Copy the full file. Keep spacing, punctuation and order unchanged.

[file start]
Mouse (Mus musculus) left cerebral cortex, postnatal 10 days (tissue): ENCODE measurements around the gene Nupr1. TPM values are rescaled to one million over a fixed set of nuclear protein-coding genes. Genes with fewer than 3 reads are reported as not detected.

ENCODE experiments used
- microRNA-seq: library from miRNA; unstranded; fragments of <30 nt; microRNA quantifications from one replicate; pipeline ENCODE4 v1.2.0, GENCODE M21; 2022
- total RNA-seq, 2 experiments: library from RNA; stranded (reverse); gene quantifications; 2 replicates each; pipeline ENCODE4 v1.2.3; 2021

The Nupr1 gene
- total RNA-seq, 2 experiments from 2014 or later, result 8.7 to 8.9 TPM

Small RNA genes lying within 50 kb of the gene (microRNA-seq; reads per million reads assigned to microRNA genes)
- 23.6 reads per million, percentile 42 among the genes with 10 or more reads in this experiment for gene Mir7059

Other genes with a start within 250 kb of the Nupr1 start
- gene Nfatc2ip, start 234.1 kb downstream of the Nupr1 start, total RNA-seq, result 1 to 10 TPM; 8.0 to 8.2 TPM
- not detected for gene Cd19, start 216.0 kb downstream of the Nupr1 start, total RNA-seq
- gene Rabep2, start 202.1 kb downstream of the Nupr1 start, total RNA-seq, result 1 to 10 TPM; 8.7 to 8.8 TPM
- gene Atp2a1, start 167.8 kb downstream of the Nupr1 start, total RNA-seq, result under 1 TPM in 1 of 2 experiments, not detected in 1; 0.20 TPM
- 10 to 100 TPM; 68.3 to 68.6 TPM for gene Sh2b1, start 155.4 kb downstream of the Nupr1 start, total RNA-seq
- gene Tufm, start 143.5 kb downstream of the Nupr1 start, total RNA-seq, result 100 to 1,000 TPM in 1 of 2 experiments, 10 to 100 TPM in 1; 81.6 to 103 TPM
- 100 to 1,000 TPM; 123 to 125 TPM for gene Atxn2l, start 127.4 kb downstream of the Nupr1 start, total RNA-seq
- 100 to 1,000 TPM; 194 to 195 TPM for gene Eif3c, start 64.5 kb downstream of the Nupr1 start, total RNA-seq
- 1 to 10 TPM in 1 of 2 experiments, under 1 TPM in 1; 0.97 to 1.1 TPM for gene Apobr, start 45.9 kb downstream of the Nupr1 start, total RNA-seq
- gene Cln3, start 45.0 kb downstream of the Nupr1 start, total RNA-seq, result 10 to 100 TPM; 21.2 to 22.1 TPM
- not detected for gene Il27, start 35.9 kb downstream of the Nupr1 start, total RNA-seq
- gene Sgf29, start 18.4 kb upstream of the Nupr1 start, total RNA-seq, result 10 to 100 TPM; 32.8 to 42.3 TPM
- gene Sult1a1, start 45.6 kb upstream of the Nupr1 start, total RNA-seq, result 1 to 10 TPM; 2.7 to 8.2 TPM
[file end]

Mouse (Mus musculus) left cerebral cortex, postnatal 10 days (tissue): ENCODE measurements around the gene Nupr1. TPM values are rescaled to one million over a fixed set of nuclear protein-coding genes. Genes with fewer than 3 reads are reported as not detected.

ENCODE experiments used
- microRNA-seq: library from miRNA; unstranded; fragments of <30 nt; microRNA quantifications from one replicate; pipeline ENCODE4 v1.2.0, GENCODE M21; 2022
- total RNA-seq, 2 experiments: library from RNA; stranded (reverse); gene quantifications; 2 replicates each; pipeline ENCODE4 v1.2.3; 2021

The Nupr1 gene
- total RNA-seq, 2 experiments from 2014 or later, result 8.7 to 8.9 TPM

Small RNA genes lying within 50 kb of the gene (microRNA-seq; reads per million reads assigned to microRNA genes)
- 23.6 reads per million, percentile 42 among the genes with 10 or more reads in this experiment for gene Mir7059

Other genes with a start within 250 kb of the Nupr1 start
- gene Nfatc2ip, start 234.1 kb downstream of the Nupr1 start, total RNA-seq, result 1 to 10 TPM; 8.0 to 8.2 TPM
- not detected for gene Cd19, start 216.0 kb downstream of the Nupr1 start, total RNA-seq
- gene Rabep2, start 202.1 kb downstream of the Nupr1 start, total RNA-seq, result 1 to 10 TPM; 8.7 to 8.8 TPM
- gene Atp2a1, start 167.8 kb downstream of the Nupr1 start, total RNA-seq, result under 1 TPM in 1 of 2 experiments, not detected in 1; 0.20 TPM
- 10 to 100 TPM; 68.3 to 68.6 TPM for gene Sh2b1, start 155.4 kb downstream of the Nupr1 start, total RNA-seq
- gene Tufm, start 143.5 kb downstream of the Nupr1 start, total RNA-seq, result 100 to 1,000 TPM in 1 of 2 experiments, 10 to 100 TPM in 1; 81.6 to 103 TPM
- 100 to 1,000 TPM; 123 to 125 TPM for gene Atxn2l, start 127.4 kb downstream of the Nupr1 start, total RNA-seq
- 100 to 1,000 TPM; 194 to 195 TPM for gene Eif3c, start 64.5 kb downstream of the Nupr1 start, total RNA-seq
- 1 to 10 TPM in 1 of 2 experiments, under 1 TPM in 1; 0.97 to 1.1 TPM for gene Apobr, start 45.9 kb downstream of the Nupr1 start, total RNA-seq
- gene Cln3, start 45.0 kb downstream of the Nupr1 start, total RNA-seq, result 10 to 100 TPM; 21.2 to 22.1 TPM
- not detected for gene Il27, start 35.9 kb downstream of the Nupr1 start, total RNA-seq
- gene Sgf29, start 18.4 kb upstream of the Nupr1 start, total RNA-seq, result 10 to 100 TPM; 32.8 to 42.3 TPM
- gene Sult1a1, start 45.6 kb upstream of the Nupr1 start, total RNA-seq, result 1 to 10 TPM; 2.7 to 8.2 TPM